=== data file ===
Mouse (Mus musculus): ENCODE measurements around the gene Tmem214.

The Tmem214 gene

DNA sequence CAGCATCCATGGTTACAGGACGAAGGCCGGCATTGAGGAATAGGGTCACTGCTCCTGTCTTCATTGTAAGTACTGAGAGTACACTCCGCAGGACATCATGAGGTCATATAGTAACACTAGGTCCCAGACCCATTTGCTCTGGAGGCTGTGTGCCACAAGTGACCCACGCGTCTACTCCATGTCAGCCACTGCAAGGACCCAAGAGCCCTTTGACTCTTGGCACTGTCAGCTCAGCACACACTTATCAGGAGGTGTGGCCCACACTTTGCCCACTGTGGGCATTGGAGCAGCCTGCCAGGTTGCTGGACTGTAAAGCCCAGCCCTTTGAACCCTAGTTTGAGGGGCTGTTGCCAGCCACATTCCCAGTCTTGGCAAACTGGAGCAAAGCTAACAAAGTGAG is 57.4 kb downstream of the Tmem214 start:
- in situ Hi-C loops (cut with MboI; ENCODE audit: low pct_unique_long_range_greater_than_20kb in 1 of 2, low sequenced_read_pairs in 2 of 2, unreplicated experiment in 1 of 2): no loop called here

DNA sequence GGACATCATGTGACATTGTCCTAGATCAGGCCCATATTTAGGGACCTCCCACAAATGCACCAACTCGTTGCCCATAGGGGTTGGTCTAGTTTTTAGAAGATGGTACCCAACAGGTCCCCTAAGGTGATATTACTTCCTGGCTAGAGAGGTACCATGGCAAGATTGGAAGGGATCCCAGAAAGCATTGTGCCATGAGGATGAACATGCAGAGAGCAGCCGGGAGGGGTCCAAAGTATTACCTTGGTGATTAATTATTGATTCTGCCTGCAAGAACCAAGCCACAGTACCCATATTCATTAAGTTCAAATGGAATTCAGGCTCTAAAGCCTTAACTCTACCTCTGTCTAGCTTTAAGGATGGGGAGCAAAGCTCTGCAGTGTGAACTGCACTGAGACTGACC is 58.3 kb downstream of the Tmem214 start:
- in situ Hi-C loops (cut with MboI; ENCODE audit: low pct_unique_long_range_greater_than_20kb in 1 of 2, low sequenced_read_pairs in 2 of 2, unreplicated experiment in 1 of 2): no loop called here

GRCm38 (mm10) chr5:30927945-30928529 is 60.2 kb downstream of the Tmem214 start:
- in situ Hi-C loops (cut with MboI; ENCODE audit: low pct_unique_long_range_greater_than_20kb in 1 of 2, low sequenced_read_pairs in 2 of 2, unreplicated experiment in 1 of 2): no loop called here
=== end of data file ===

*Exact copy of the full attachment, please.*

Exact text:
Mouse (Mus musculus): ENCODE measurements around the gene Tmem214.

The Tmem214 gene

DNA sequence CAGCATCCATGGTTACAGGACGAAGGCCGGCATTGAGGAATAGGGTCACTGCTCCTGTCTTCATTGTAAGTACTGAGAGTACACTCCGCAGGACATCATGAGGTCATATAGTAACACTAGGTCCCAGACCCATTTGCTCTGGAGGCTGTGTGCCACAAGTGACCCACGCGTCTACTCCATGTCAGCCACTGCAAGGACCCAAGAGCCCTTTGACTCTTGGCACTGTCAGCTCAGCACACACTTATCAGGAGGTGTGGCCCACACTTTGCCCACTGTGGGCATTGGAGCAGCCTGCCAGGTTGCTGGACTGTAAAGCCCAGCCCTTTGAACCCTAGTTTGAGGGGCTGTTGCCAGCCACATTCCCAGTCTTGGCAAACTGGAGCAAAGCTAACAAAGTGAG is 57.4 kb downstream of the Tmem214 start:
- in situ Hi-C loops (cut with MboI; ENCODE audit: low pct_unique_long_range_greater_than_20kb in 1 of 2, low sequenced_read_pairs in 2 of 2, unreplicated experiment in 1 of 2): no loop called here

DNA sequence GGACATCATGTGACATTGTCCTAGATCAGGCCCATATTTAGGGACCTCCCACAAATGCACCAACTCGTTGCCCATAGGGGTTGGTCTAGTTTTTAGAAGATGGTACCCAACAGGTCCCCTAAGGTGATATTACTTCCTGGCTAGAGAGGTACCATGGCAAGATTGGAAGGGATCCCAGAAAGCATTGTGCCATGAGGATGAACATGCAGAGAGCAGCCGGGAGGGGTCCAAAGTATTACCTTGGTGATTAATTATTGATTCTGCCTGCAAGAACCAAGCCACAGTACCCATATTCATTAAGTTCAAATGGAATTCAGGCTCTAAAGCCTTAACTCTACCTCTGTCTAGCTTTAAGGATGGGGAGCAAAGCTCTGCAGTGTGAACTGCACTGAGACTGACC is 58.3 kb downstream of the Tmem214 start:
- in situ Hi-C loops (cut with MboI; ENCODE audit: low pct_unique_long_range_greater_than_20kb in 1 of 2, low sequenced_read_pairs in 2 of 2, unreplicated experiment in 1 of 2): no loop called here

GRCm38 (mm10) chr5:30927945-30928529 is 60.2 kb downstream of the Tmem214 start:
- in situ Hi-C loops (cut with MboI; ENCODE audit: low pct_unique_long_range_greater_than_20kb in 1 of 2, low sequenced_read_pairs in 2 of 2, unreplicated experiment in 1 of 2): no loop called here